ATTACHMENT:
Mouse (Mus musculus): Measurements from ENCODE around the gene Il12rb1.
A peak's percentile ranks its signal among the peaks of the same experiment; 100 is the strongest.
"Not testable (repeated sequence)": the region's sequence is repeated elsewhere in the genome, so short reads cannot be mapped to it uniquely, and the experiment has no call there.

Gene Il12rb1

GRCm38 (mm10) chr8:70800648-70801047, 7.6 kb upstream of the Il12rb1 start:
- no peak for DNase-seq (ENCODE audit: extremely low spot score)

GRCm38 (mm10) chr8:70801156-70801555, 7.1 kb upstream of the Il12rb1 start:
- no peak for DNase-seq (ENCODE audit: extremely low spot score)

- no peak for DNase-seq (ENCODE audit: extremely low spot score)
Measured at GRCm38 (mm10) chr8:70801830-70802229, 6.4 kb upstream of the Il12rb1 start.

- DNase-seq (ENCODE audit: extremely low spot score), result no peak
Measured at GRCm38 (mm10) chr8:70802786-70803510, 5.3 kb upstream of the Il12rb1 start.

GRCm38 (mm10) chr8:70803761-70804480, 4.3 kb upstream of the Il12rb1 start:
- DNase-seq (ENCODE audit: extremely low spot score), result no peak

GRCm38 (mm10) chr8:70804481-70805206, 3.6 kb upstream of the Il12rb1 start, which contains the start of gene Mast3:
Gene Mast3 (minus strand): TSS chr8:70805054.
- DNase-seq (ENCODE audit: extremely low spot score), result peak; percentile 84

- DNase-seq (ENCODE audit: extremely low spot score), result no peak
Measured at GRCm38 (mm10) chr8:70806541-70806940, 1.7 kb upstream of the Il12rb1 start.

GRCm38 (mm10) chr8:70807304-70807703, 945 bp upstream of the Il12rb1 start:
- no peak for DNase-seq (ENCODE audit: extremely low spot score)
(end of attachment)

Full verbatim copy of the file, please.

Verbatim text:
Mouse (Mus musculus): Measurements from ENCODE around the gene Il12rb1.
A peak's percentile ranks its signal among the peaks of the same experiment; 100 is the strongest.
"Not testable (repeated sequence)": the region's sequence is repeated elsewhere in the genome, so short reads cannot be mapped to it uniquely, and the experiment has no call there.

Gene Il12rb1

GRCm38 (mm10) chr8:70800648-70801047, 7.6 kb upstream of the Il12rb1 start:
- no peak for DNase-seq (ENCODE audit: extremely low spot score)

GRCm38 (mm10) chr8:70801156-70801555, 7.1 kb upstream of the Il12rb1 start:
- no peak for DNase-seq (ENCODE audit: extremely low spot score)

- no peak for DNase-seq (ENCODE audit: extremely low spot score)
Measured at GRCm38 (mm10) chr8:70801830-70802229, 6.4 kb upstream of the Il12rb1 start.

- DNase-seq (ENCODE audit: extremely low spot score), result no peak
Measured at GRCm38 (mm10) chr8:70802786-70803510, 5.3 kb upstream of the Il12rb1 start.

GRCm38 (mm10) chr8:70803761-70804480, 4.3 kb upstream of the Il12rb1 start:
- DNase-seq (ENCODE audit: extremely low spot score), result no peak

GRCm38 (mm10) chr8:70804481-70805206, 3.6 kb upstream of the Il12rb1 start, which contains the start of gene Mast3:
Gene Mast3 (minus strand): TSS chr8:70805054.
- DNase-seq (ENCODE audit: extremely low spot score), result peak; percentile 84

- DNase-seq (ENCODE audit: extremely low spot score), result no peak
Measured at GRCm38 (mm10) chr8:70806541-70806940, 1.7 kb upstream of the Il12rb1 start.

GRCm38 (mm10) chr8:70807304-70807703, 945 bp upstream of the Il12rb1 start:
- no peak for DNase-seq (ENCODE audit: extremely low spot score)